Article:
Rs 210. Basic pay was too big an amount for a fresh BSc in 1958. But my Appa said, ‘no, I can’t send my son to Assam’

‘It is an attractive post as a Silt Analyst with hopes for raising’, I tried to convince him. My father and my wife both shared a good habit- if they say, ‘no’, under no circumstances, it could turn into ‘yes’.

‘No’, said my wife when I suggested, ‘why don’t we have one more child?’ , two years after my fourth child, my third son, was born. The year was 1985 and I was to retire in 1994. She had, perhaps, that date in mind.

Anyway, that is a different story.

Now, coming to dosai, my daughter through FaceTime had given clear instructions which I followed strictly, but my dosai refused to get up from the tawa in a single form. Two, three, six pieces were tolerable, not twenty. I never give up. Ok, if not dosa, idli. Where is the idli vessel? It was very much there and after pouring the mix, I found that the central rod linking the plates was missing. I have told you that story. I was, as disappointed as I was, when Appa said ‘no’ to my Assam job, in 1958.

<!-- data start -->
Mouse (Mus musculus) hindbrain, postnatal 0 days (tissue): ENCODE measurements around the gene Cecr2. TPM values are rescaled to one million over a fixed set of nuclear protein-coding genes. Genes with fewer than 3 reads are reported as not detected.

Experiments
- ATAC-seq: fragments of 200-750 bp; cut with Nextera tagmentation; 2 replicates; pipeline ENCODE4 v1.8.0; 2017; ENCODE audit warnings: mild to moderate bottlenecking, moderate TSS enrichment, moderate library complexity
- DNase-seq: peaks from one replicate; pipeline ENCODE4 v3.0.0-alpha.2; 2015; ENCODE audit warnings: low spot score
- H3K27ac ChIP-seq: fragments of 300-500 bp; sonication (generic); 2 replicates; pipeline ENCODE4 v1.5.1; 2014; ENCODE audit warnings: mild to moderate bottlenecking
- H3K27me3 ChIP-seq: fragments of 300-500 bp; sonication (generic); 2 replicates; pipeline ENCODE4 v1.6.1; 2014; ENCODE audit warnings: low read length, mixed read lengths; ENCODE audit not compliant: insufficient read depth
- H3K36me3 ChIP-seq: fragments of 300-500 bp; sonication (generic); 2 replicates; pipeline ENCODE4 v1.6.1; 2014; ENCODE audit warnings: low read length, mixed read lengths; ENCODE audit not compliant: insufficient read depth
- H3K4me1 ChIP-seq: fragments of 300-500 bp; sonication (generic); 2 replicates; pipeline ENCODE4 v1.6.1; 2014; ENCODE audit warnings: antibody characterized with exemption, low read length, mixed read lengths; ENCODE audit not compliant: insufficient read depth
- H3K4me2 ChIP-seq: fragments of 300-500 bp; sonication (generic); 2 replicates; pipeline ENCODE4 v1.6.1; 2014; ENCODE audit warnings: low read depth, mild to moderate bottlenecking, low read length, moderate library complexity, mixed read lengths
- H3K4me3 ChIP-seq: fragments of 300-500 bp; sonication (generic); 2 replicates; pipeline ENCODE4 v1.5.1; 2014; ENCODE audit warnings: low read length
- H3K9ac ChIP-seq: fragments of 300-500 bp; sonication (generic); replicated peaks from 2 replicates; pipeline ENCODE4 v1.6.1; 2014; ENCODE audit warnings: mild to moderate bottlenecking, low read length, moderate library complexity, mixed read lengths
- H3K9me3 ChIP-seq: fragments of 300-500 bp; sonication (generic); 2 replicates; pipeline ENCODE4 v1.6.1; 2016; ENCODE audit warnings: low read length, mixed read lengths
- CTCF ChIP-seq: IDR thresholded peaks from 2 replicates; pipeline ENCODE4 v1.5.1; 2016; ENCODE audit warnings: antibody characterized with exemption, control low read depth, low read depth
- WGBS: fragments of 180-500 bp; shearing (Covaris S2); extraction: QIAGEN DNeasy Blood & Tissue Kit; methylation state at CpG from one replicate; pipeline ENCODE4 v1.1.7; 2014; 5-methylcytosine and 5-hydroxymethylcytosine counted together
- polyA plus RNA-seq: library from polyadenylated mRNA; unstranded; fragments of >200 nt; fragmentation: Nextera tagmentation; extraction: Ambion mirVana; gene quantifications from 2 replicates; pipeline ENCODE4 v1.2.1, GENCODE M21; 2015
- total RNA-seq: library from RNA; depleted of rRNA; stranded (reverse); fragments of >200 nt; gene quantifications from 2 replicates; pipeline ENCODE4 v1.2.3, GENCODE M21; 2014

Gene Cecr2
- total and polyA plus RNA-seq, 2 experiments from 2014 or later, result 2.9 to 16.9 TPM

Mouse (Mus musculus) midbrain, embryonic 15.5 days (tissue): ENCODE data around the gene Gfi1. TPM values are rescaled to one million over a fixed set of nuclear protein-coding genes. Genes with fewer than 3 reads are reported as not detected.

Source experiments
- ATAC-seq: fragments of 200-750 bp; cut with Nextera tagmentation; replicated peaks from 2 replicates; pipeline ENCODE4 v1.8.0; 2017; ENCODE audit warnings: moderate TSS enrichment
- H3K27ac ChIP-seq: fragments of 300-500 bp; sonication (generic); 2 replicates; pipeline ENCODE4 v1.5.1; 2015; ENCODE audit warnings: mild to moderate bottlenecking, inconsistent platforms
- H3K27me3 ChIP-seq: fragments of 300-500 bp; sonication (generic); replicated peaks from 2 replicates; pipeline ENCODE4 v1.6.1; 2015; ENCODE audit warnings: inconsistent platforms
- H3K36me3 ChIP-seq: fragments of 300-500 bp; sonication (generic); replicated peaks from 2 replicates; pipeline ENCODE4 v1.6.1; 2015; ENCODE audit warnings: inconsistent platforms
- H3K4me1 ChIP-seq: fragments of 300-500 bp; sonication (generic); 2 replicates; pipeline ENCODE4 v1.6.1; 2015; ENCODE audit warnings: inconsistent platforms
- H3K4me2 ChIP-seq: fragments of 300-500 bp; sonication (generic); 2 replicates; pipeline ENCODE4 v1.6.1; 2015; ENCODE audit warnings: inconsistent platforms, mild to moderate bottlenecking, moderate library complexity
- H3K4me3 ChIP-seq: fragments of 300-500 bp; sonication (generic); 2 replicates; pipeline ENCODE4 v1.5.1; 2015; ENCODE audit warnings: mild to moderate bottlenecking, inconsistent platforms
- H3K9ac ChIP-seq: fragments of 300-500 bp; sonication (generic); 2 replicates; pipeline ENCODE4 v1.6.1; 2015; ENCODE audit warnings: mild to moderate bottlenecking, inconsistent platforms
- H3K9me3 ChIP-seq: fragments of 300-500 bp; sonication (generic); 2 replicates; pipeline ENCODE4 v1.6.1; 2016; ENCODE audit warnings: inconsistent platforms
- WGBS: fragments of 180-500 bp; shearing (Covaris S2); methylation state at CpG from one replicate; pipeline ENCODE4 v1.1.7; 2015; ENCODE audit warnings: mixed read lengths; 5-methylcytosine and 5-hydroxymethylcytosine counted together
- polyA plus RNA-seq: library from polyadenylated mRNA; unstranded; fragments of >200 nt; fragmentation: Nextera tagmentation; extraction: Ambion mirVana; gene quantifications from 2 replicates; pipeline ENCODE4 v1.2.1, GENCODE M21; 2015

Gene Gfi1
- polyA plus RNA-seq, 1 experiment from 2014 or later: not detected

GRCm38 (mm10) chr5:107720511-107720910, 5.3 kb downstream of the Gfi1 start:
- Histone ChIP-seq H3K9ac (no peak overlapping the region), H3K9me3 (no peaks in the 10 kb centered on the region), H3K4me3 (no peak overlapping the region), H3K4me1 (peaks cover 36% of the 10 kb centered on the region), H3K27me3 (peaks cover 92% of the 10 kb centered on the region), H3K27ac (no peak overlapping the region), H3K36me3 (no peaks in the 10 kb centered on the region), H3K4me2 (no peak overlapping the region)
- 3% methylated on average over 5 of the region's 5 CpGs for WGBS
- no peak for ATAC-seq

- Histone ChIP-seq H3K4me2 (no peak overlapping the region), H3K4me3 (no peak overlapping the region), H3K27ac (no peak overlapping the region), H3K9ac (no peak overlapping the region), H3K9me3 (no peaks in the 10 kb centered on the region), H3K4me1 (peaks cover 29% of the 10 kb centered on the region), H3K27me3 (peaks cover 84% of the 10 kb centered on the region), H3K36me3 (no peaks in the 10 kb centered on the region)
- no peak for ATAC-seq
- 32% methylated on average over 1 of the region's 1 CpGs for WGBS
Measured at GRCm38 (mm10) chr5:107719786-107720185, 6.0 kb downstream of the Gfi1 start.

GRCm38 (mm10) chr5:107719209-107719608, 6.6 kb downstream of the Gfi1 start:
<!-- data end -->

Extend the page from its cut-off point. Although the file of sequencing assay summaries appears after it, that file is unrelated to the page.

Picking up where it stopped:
Shivam Perinkulam never gives up. Had it been so, he would not have become a husband after being rejected by almost every eligible girl, this side of the Vindhya hills! No husband meant no father, no father meant no USA, U.K. or Europe or Switzerland trips. Olavakkode, Perinkulam, Hyderabad, maximum Kasi, Rameswaram!

A new idea cropped up this morning. Why not make a paste of rice and mix with the bulk stock, sleeping in the fridge!

Hip, hip hurray! It worked. The first trial dosa was a thick one; then on, no going back.

Vicha Anna was excited, Yadamma enjoyed eating, fully opening her mouth.

‘Dosa, chAla bAgunthi’- madam Y ( maid servant Yadamma)

‘Onnu koodi’ Mr. V ( brother Vicha )

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